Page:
MSNBC host Lawrence O'Donnell said he was "wrong" to report a thinly-sourced story about President Donald Trump's finances on his primetime show Tuesday night.
"Last night I made an error in judgment by reporting an item about the president's finances that didn't go through our rigorous verification and standards," O'Donnell said in a tweet Wednesday afternoon. "I shouldn't have reported it and it was wrong to discuss it on the air. I will address the issue on my show tonight."
O'Donnell's tweet came shortly after multiple news outlets reported Trump's personal attorney threatened NBCUniversal with a defamation suit over the broadcast.
The lawyer reportedly warned other news outlets against republishing the allegedly false statement, according to the Hollywood Reporter. (Salon is doing so, because it believes such republication is necessary to disclose what is a matter of public concern and protected by the First Amendment.)
On his program Tuesday night, O'Donnell reported that Trump received loans from Deutsche Bank that had been co-signed by "Russian oligarchs" close to Russian President Vladimir Putin. He cited a "source close to Deutsche Bank" for its reporting.
While discussing his reporting, O'Donnell repeatedly said he wanted to stress that "if true" it would "explain every kind word Trump has ever said about Russia and Putin."
"I stress 'if true,' because this is a single source," O'Donnell said on the program.
In closing his program, O'Donnell noted neither MSNBC nor NBC News could not confirm his reporting. He said neither he nor his source had seen any documentation from Deutsche Bank supporting and verifying the claim.
"I want to stress that this is a single source, that has not been confirmed by NBC News," he said. "I have not seen any documentation from Deutsche Bank that supports and verifies this. This is just a single source who has revealed that to me, and that's where it stands at this point. It's going to require a lot more verification before that can be a confirmable fact."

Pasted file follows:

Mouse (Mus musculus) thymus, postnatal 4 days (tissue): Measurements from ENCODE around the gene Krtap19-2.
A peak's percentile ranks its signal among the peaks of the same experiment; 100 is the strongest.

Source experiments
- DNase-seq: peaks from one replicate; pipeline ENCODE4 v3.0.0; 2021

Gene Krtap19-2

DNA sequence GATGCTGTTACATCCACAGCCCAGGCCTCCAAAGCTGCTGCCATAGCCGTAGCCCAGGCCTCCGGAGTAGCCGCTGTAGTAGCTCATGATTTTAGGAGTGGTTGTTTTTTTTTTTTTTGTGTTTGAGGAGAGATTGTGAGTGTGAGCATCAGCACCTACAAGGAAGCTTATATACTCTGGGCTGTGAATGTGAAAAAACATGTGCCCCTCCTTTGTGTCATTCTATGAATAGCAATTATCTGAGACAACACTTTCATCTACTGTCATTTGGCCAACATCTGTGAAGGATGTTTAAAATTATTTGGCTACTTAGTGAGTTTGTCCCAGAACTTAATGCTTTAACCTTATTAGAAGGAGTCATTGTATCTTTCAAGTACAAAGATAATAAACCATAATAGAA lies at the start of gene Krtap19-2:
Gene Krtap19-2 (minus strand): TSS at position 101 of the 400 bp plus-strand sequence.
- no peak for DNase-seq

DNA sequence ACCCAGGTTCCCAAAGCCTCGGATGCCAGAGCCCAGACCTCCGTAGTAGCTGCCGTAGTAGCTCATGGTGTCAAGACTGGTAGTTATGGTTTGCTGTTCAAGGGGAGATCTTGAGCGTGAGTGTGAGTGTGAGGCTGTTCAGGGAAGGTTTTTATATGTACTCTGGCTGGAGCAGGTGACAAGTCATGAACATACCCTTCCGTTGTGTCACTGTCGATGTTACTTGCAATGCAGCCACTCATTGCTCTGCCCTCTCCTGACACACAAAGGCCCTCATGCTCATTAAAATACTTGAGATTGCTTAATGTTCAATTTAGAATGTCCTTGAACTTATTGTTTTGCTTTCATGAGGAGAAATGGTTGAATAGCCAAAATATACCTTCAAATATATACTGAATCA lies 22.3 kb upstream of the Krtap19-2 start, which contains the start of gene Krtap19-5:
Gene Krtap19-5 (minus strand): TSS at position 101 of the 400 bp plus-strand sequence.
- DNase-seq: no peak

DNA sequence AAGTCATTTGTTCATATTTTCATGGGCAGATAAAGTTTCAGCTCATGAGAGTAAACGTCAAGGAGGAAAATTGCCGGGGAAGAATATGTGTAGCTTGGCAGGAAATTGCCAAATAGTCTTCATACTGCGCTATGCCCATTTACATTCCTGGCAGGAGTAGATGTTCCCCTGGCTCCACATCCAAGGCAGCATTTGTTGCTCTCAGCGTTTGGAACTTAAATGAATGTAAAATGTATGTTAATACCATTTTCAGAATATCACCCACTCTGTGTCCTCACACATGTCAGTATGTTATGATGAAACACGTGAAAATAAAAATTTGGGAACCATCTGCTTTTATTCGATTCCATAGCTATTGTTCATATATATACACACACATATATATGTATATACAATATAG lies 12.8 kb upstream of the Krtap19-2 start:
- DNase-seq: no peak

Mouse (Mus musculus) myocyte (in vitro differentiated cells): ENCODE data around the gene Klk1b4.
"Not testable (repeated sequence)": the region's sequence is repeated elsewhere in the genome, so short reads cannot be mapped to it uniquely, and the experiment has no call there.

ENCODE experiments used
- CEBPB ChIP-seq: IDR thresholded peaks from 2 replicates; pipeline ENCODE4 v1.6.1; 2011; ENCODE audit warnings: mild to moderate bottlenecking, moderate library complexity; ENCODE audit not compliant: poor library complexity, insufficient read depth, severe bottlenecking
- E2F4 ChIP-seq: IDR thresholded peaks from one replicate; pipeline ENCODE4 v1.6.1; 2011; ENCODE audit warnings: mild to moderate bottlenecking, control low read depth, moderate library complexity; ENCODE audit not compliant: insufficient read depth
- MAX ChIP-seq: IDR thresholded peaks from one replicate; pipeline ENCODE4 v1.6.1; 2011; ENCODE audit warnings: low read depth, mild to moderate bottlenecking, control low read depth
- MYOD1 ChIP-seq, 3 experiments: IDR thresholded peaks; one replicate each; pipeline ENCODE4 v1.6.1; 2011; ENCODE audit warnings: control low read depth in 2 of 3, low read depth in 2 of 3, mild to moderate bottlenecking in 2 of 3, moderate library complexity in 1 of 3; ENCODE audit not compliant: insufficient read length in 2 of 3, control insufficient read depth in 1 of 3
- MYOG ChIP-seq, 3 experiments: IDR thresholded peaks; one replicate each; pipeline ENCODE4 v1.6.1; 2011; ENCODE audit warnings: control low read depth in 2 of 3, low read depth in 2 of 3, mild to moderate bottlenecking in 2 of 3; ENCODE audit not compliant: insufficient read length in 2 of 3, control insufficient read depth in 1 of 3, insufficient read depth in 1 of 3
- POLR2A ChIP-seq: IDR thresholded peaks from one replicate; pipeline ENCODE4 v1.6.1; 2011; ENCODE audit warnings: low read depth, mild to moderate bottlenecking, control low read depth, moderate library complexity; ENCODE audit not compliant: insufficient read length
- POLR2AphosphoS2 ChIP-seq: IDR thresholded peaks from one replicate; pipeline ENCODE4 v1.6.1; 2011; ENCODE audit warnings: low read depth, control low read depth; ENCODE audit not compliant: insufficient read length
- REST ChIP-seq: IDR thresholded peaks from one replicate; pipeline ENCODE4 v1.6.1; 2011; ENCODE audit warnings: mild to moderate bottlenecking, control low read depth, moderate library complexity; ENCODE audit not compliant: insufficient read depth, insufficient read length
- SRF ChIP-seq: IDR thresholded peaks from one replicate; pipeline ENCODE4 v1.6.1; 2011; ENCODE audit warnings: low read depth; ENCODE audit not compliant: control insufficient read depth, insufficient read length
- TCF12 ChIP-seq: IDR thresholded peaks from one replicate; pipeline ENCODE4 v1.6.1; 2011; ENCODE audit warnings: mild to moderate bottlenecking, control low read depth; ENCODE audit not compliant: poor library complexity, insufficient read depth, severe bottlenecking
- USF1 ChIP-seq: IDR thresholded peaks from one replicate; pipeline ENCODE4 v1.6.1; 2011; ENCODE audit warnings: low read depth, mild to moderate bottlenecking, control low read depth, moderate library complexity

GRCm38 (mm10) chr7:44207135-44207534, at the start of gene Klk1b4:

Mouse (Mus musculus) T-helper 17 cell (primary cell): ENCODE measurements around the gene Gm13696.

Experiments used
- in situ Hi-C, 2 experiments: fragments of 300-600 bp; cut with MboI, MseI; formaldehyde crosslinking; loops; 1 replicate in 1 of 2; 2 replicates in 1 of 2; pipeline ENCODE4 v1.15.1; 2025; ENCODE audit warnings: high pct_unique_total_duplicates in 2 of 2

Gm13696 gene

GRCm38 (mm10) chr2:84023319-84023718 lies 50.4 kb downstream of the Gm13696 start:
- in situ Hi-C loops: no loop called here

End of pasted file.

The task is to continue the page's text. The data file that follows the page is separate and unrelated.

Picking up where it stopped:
It's unknown how O'Donnell's reporting made it to air, given that NBC News was unable to corroborate his reporting. O'Donnell's reporting has not been verified by any other network or news organization.
Salon has reached out to MSNBC for comment regarding O'Donnell's reporting and will update this article accordingly.
Trump is demanding O'Donnell and NBC "immediately and prominently retract, correct and apologize for the aforementioned false and defamatory statements," according to The Hollywood Reporter.
"Failure to do so will leave my clients with no alternative but to consider their legal options which could include immediate legal proceedings against Mr. O'Donnell and NBCU," the letter from Trump's lawyer read, per THR. "Should that occur, my clients would pursue all available causes of action and seek all available damages and other legal remedies to the maximum extent permitted by law."
In his Wednesday afternoon tweet, O'Donnell did not admit inaccuracy, retract his statements or apologize. He merely admitted he made an error by not going through the proper verification process. His reporting came just hours after Deutsche Bank confirmed it has tax returns of at least one member of Trump's family in a letter to the Second Circuit Court of Appeals.
Deutsche Bank redacted any identifying information, but disclosed it has tax returns, in either draft or as-filed form, relating to a subpoena from House Democrats seeking the president's financial information.
Deutsche Bank also said it has "such documents related to parties not named it the subpoenas but who may constitute 'immediately family' within the definition provided by the subpoenas."
In a separate letter sent to the Second Circuit Court of Appeals on Tuesday, an attorney for Capital One said the company does not possess the tax returns of any individuals named in the subpoena. The company did not mention whether it has the tax returns of individuals in Trump's orbit who are not mentioned in the subpoena.
The letters from Deutsche Bank and Capital One come days after the financial institutions refused to reveal whether they had copies of the president's tax returns during arguments before the Second Circuit last week, where they claimed that they are barred by "contractual and statutory obligations."
The case made its way to the appeals court after Trump appealed a lower court's decision that found lawmakers were within their rights to request the president's financial records from Deutsche Bank and Capital One.
The House Financial Services Committee and Intelligence Committee issued subpoenas to Deutsche Bank and Capital One earlier this year. The panels requested a cache of financial records related to Trump's family and his businesses, which they argued they need to examine the "potential use of the U.S. financial system for illicit purposes," including the president's financial relationships with foreign powers, such as Russia.